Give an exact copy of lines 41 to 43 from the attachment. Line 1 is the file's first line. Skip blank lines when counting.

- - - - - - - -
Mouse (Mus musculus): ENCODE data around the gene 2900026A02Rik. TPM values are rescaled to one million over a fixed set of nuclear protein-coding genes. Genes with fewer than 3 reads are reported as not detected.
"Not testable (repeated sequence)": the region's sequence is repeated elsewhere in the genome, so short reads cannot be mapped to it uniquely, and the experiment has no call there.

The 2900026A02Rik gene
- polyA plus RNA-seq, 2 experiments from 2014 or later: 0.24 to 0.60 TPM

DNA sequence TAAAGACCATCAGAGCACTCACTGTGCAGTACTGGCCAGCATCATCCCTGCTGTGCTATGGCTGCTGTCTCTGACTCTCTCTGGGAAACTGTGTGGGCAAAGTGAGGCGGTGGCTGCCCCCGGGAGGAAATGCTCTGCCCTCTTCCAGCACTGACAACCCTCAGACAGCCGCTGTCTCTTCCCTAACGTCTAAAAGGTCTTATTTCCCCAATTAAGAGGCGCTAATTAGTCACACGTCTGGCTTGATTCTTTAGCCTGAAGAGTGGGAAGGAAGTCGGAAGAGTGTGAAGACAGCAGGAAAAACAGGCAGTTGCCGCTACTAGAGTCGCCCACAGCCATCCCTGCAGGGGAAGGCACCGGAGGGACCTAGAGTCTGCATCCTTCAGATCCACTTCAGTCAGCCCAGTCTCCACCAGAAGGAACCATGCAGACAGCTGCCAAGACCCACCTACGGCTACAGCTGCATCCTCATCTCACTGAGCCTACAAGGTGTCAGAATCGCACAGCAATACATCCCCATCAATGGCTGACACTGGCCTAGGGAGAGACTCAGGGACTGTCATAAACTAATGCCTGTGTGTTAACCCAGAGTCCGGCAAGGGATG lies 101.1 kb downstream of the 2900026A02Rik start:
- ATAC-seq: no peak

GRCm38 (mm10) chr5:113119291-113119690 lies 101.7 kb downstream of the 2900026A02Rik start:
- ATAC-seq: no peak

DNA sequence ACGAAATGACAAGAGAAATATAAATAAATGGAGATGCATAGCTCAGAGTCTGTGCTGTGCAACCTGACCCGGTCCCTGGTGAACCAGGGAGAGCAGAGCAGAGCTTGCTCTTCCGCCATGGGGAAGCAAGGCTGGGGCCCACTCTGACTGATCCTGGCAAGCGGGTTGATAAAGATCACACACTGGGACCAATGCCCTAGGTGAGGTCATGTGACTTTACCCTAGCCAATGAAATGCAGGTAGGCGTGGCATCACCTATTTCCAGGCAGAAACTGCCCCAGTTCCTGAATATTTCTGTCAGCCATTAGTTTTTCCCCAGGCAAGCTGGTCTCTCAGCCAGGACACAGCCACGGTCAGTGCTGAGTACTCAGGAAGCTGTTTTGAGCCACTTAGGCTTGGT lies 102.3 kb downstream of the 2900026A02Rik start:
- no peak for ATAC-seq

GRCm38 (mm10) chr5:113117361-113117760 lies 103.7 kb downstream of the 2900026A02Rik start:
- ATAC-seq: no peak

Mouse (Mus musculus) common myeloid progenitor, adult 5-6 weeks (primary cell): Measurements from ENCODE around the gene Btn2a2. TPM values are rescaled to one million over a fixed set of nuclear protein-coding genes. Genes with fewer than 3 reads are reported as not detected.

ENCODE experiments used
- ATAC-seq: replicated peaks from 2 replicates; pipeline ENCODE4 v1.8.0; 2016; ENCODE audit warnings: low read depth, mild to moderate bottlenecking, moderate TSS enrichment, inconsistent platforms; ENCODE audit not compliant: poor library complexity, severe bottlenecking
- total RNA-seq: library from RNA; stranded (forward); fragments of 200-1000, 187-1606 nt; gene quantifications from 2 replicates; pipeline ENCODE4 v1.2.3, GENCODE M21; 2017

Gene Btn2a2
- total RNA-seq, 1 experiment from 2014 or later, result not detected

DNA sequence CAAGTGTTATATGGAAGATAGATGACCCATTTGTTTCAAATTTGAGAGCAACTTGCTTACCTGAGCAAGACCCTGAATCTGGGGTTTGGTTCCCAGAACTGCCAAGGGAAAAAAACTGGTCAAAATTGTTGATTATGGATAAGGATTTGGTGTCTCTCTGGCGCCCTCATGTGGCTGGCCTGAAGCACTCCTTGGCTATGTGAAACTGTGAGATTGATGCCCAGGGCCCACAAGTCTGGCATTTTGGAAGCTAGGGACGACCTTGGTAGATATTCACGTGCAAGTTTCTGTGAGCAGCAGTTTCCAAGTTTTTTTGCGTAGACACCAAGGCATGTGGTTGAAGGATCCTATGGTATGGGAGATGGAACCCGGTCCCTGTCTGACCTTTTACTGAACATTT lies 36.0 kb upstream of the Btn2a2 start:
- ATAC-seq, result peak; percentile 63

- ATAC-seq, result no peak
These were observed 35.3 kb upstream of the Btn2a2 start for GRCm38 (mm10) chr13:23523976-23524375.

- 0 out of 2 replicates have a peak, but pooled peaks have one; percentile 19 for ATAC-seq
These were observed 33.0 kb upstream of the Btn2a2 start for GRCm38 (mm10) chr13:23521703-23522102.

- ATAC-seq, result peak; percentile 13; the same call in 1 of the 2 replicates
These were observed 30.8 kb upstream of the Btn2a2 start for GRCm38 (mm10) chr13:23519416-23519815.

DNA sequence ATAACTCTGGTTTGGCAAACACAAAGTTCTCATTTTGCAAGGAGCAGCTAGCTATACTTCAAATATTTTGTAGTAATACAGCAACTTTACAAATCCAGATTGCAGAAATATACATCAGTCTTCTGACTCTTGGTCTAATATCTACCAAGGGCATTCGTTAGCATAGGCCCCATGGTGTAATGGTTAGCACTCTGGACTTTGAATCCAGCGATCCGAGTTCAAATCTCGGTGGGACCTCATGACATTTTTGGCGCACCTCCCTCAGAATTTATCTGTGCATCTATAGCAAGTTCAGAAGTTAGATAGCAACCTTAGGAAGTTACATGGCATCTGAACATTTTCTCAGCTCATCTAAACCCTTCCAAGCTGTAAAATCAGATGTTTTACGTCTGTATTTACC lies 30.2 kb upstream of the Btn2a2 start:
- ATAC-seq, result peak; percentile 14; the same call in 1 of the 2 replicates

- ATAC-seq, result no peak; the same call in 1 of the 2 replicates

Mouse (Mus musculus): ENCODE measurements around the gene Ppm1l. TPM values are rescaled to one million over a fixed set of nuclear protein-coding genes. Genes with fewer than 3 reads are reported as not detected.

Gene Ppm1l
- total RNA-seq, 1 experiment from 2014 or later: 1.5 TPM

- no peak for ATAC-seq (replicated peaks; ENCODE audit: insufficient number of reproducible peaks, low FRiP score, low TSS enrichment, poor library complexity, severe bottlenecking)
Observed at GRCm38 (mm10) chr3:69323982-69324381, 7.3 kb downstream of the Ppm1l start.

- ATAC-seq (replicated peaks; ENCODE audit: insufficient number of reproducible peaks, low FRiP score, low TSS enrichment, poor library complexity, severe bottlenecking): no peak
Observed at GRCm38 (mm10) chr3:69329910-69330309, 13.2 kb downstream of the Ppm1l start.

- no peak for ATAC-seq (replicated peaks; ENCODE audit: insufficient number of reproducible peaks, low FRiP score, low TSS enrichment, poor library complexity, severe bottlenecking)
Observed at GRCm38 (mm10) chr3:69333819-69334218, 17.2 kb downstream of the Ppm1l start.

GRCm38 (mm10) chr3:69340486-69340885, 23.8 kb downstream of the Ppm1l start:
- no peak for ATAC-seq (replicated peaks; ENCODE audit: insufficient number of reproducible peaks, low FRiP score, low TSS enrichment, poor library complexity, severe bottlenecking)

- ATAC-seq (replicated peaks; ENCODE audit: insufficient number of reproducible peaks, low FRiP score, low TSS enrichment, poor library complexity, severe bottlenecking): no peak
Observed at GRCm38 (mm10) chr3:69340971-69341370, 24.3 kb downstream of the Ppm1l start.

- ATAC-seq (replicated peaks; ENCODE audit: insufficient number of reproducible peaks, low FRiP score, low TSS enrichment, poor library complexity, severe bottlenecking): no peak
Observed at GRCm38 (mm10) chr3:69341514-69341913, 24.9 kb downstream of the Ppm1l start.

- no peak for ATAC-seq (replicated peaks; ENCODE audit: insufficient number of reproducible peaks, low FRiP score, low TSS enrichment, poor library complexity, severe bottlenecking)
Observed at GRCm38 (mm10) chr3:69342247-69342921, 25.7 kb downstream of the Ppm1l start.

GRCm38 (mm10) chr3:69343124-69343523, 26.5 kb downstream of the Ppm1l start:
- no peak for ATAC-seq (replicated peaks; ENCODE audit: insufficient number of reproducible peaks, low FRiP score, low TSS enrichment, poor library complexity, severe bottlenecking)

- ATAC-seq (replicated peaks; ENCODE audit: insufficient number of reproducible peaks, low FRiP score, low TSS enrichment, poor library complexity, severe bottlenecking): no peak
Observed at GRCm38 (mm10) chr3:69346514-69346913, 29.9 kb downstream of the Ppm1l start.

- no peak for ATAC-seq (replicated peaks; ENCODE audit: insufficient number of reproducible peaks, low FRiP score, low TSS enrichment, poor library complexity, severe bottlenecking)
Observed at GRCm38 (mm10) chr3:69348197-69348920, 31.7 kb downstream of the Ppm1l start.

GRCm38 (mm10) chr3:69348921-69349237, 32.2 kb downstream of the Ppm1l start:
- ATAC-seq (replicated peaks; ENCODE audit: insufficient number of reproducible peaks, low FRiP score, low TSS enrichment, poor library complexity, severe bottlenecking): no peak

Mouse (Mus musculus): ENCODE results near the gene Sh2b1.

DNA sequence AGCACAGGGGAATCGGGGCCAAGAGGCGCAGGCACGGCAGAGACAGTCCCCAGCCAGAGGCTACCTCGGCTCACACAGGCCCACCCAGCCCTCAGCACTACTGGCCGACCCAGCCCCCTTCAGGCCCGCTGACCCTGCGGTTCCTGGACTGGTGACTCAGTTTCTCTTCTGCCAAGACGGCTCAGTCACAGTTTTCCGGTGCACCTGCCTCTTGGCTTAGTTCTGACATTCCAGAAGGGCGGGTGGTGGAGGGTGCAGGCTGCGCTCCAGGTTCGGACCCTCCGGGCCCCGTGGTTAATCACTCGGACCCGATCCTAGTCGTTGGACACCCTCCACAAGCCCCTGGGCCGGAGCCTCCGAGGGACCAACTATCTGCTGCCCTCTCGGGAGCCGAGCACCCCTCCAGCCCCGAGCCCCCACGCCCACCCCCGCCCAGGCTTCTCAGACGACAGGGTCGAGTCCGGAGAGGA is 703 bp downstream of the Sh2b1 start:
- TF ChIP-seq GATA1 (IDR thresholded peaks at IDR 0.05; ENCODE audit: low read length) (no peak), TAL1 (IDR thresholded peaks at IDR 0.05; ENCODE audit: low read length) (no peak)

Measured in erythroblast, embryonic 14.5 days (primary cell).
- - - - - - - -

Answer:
- ATAC-seq (replicated peaks; ENCODE audit: insufficient number of reproducible peaks, low FRiP score, low TSS enrichment, poor library complexity, severe bottlenecking): no peak
Observed at GRCm38 (mm10) chr3:69340971-69341370, 24.3 kb downstream of the Ppm1l start.

- ATAC-seq (replicated peaks; ENCODE audit: insufficient number of reproducible peaks, low FRiP score, low TSS enrichment, poor library complexity, severe bottlenecking): no peak